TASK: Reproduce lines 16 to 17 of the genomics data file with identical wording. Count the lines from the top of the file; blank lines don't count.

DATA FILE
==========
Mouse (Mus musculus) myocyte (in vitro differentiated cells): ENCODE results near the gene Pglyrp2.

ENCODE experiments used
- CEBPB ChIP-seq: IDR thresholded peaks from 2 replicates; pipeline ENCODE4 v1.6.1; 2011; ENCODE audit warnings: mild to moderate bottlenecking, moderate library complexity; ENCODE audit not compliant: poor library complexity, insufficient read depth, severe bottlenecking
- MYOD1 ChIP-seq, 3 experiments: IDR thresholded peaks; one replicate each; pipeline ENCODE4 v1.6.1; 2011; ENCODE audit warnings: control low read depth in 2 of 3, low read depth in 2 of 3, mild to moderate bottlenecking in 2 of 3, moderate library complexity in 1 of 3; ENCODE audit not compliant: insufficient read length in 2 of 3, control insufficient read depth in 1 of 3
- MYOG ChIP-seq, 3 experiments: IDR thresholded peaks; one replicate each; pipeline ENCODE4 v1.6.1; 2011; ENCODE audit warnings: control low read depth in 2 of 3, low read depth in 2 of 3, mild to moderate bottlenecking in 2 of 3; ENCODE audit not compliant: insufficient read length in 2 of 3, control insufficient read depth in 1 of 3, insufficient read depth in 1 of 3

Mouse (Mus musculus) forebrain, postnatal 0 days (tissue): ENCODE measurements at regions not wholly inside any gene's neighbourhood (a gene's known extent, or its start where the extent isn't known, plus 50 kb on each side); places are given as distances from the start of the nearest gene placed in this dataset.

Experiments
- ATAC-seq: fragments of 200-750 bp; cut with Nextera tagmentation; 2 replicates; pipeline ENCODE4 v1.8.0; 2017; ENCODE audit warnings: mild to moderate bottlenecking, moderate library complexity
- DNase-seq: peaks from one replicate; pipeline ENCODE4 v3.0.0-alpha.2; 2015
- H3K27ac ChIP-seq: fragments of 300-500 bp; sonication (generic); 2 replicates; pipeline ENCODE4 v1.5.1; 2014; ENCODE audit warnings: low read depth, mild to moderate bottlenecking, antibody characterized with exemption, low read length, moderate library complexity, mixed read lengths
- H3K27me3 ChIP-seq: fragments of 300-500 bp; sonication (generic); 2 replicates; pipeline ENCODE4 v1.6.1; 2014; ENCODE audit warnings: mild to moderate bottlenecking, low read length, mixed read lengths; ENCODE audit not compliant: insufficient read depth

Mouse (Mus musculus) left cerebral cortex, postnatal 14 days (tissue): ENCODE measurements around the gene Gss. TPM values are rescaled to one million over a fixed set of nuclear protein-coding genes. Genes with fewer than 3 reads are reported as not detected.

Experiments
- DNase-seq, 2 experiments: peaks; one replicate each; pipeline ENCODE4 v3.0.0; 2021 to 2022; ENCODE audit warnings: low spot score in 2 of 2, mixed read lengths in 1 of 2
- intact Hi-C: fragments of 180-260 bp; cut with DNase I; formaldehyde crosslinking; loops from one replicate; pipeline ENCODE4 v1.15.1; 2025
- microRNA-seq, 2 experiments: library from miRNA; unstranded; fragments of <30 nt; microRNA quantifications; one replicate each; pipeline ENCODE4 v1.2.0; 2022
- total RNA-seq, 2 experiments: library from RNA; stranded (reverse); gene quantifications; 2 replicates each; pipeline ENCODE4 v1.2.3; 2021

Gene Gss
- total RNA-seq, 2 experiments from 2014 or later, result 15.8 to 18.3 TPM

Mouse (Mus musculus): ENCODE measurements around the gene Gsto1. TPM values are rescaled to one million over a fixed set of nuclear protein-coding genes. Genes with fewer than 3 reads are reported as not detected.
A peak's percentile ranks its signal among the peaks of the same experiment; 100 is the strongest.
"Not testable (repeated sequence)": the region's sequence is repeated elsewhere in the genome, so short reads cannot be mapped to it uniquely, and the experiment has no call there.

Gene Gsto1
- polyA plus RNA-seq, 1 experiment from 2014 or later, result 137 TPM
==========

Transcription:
- microRNA-seq, 2 experiments: library from miRNA; unstranded; fragments of <30 nt; microRNA quantifications; one replicate each; pipeline ENCODE4 v1.2.0; 2022
- total RNA-seq, 2 experiments: library from RNA; stranded (reverse); gene quantifications; 2 replicates each; pipeline ENCODE4 v1.2.3; 2021